Gene Sarazen, who grew up hard and won big, had a sharp opinion of how accounting in his business worked. "The life of a professional athlete is precarious at best," Sarazen wrote in his 1950 autobiography Thirty Years of Championship Golf. "Win and they carry you to the clubhouse on their shoulders; lose and you pay the caddies in the dark." In a new century things are a bit different. Losing can be lucrative but beyond greater consolation prizes, there seems to be more fascination with -- and appreciation for -- golfers who come up short, all the more for those who do so with their chin up at least until they step into the private shadows of defeat.
While Masters champ Angel Cabrera returned home to Argentina, showing off his chaqueta verde, many people felt, deeply, for Kenny Perry, for Chad Campbell, for Phil Mickelson -- especially for Perry, who at 48 came oh-so-close to becoming the oldest winner of a major. Perry's run and how he handled losing struck a chord with many, as did Mickelson's performance at the '06 U.S. Open, Paul Goydos' at the '08 Players and Rocco Mediate's at the '08 U.S. Open. Runners-up in team sports -- whether it's the Arizona Cardinals in the Super Bowl or Michigan State in NCAA men's basketball -- don't create the same vibe.
Amateurs who have choked playing for five bucks are quick with a figurative handkerchief for pros who can't close the deal trying to make history. Golfers lose a lot, a point obscured by Tiger Woods' dominance. Woods has won about 27 percent of his starts on the PGA Tour, a success rate only Ben Hogan (22 percent) among male golfers even comes close to matching. Annika Sorenstam won 24 percent of her LPGA starts, slightly better than an earlier great, Mickey Wright (21 percent).
Perry has won about 2 percent of the tournaments in which he has played, putting him in the company of Raymond Floyd, Davis Love III and Lanny Wadkins (3 percent each). Climb the legend ladder and you get Greg Norman (6 percent), Tom Watson (7), Arnold Palmer and Vijay Singh (8), Billy Casper and Phil Mickelson (9), Jack Nicklaus (12), Sam Snead (15) and Byron Nelson (18). If a player has a long career and wins three of every 100 tournaments he enters, he is going to be knocking on the door of the Hall of Fame. Win six of every 100, and he gets a key.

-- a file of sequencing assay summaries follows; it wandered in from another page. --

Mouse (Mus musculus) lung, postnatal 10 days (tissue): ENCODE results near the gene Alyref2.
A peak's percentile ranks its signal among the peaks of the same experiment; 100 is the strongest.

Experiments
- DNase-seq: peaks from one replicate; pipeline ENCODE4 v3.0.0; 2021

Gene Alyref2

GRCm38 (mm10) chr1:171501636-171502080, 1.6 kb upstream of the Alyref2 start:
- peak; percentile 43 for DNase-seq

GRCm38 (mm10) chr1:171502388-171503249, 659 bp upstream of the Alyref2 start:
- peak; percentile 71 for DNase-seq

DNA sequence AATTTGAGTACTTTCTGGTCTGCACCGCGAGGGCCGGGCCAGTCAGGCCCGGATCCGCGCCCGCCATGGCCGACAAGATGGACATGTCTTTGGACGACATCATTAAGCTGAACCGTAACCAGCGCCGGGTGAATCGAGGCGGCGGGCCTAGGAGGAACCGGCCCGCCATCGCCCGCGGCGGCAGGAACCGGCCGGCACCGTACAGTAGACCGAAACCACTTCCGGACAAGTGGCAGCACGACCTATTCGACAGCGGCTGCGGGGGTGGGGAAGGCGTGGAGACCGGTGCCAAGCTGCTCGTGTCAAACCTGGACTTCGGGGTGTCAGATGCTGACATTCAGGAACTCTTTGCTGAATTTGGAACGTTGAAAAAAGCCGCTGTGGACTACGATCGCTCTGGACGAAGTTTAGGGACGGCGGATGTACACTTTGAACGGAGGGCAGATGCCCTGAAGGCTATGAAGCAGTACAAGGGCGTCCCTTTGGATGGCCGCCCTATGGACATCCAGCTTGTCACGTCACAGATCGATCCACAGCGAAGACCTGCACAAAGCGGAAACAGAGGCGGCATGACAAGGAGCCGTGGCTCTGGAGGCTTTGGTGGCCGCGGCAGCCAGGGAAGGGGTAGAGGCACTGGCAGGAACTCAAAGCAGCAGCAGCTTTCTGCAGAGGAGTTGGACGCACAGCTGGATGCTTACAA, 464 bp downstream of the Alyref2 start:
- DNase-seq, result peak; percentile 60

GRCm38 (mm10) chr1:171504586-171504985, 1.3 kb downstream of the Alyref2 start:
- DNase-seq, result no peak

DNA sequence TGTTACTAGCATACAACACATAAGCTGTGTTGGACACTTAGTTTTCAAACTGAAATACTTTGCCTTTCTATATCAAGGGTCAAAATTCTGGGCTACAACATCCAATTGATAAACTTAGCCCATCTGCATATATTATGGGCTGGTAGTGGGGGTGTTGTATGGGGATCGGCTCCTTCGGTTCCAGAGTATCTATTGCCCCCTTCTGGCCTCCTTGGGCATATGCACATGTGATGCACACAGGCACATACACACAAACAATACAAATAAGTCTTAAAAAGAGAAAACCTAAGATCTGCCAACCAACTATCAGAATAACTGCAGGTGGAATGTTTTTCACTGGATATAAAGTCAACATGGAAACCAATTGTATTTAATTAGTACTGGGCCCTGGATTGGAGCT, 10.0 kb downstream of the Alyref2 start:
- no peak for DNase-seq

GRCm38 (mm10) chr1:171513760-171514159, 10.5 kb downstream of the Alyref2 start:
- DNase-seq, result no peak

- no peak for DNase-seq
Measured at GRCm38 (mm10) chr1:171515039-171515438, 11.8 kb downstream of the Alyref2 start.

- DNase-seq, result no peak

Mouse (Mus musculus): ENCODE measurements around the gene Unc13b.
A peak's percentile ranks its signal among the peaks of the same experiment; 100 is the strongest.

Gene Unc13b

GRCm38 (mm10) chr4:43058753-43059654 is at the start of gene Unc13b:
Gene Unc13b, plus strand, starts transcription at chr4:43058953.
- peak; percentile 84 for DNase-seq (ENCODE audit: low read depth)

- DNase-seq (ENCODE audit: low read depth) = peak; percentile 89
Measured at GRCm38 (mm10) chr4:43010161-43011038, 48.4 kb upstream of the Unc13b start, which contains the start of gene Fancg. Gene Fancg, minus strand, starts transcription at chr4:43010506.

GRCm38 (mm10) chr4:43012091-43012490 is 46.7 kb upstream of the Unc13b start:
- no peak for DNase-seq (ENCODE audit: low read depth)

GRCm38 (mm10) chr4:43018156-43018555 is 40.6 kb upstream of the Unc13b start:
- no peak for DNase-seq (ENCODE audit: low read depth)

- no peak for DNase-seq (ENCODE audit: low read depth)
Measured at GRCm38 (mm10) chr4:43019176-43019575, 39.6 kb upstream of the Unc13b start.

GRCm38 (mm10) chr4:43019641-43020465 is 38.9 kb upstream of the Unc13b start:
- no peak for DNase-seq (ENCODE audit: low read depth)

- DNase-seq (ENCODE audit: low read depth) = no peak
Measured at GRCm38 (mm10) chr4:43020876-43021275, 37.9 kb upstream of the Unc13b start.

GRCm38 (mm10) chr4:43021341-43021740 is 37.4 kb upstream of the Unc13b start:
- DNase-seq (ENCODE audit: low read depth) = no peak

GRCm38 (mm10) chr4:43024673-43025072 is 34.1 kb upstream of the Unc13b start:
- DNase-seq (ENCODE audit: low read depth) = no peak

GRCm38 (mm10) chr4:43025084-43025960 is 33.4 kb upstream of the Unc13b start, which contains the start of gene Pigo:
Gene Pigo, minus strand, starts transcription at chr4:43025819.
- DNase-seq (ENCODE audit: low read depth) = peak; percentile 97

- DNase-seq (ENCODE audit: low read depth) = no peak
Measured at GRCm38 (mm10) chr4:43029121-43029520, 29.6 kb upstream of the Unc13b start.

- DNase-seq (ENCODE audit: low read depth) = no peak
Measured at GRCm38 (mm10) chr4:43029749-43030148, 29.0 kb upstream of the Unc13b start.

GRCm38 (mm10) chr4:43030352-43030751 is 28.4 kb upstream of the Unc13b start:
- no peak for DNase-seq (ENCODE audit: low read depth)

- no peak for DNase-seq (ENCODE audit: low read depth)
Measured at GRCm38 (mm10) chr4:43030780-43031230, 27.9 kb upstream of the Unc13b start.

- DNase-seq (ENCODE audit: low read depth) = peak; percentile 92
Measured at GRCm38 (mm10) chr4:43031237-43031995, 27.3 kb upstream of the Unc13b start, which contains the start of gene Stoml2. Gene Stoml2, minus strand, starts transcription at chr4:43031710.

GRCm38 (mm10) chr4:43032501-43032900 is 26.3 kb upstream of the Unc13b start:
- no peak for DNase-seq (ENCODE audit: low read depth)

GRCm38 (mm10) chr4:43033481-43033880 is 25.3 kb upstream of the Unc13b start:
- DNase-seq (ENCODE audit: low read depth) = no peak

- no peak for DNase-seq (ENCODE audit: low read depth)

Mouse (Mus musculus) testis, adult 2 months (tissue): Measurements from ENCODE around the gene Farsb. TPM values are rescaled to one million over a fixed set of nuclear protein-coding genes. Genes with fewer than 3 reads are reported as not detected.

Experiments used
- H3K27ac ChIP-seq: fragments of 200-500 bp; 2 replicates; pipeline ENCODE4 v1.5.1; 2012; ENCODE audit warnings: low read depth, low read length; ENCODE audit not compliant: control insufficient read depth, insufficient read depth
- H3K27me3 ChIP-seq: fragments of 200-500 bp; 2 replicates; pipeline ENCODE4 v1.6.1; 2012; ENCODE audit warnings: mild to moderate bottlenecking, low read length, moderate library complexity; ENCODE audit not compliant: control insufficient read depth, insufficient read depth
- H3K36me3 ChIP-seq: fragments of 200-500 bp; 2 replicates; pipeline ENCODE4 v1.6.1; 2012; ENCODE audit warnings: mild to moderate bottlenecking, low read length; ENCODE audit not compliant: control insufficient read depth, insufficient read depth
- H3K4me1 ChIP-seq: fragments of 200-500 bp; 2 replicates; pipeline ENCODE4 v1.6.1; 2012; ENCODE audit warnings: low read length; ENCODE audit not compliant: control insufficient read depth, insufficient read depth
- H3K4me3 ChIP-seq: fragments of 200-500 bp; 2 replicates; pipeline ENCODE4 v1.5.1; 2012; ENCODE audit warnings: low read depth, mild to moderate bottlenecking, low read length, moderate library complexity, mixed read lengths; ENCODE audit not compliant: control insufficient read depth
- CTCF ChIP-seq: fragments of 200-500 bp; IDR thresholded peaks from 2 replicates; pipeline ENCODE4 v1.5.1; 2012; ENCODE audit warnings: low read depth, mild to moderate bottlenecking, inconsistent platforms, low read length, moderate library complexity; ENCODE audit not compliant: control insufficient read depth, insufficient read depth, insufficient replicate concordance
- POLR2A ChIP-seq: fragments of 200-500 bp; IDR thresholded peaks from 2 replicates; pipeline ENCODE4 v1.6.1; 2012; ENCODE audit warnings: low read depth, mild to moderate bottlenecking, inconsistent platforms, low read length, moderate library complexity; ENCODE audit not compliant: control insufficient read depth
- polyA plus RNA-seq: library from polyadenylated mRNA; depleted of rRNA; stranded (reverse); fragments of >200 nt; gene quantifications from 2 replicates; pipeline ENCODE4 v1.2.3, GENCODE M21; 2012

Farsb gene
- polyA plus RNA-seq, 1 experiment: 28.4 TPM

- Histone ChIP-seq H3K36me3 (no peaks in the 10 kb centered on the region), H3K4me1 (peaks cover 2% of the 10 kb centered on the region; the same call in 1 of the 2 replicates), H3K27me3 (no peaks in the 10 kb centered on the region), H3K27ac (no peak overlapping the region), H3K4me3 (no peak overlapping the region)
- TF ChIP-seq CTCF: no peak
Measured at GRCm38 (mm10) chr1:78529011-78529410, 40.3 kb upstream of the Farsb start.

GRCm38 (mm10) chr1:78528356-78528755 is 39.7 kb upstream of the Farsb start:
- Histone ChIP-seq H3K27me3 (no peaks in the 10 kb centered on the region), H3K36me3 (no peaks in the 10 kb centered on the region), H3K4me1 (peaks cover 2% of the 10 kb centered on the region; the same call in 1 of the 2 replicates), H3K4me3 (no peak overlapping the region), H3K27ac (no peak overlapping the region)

Major championships usually are part of the picture for players who win regularly by golf's miserly standards. There are only 10 active golfers younger than 50 with five or more PGA Tour victories who haven't won a professional major, a roster that includes Stuart Appleby (eight victories), K.J. Choi and Sergio Garcia (seven each), and Adam Scott (six). With 13 wins Perry has by far the most of that group, which made him overdue at Augusta National, 13 years after he lost a playoff in the PGA Championship to Mark Brooks.
The superstitious-minded could hang on Perry's relevant numbers, but consider that the two men with the most wins without a major, Harry Cooper of the PGA Tour and Colin Montgomerie of the European Tour, have 31 victories apiece. "First you've got to be good, but then you've got to be lucky," said Cooper, whose stellar record of the 1920s and 1930s does include a triumph in the 1934 Western Open, a de facto major of the era.
Winning a major wasn't a lingering question for Nicklaus, whose 1962 U.S. Open playoff victory over Palmer was his first tour win -- though he had been steeled by top U.S. Open finishes as an amateur (second in '60, and T-4 in '61). "People don't realize how often you have to come in second in order to finish first," Nicklaus observed during his prime, when he was busy accumulating 19 second-place finishes in majors to go with his 18 victories.
A golfer can finish 17th every week and be anonymously comfortable. But if he comes close to winning, if he puts himself in position where failure means much more than different numerals on a deposit slip, everything changes. After Hubert Green -- wielding his famous putter that looked like a fireplace poker -- missed a short putt on the 72nd hole to lose the 1978 Masters to hard-charging Gary Player, he sounded like a golfing Plato. "Gary's the guy who played good enough to win it," Green said. "I'm the guy who played just good enough to blow it."
We're always going to be intrigued by that second guy and the complicated calculus of losing.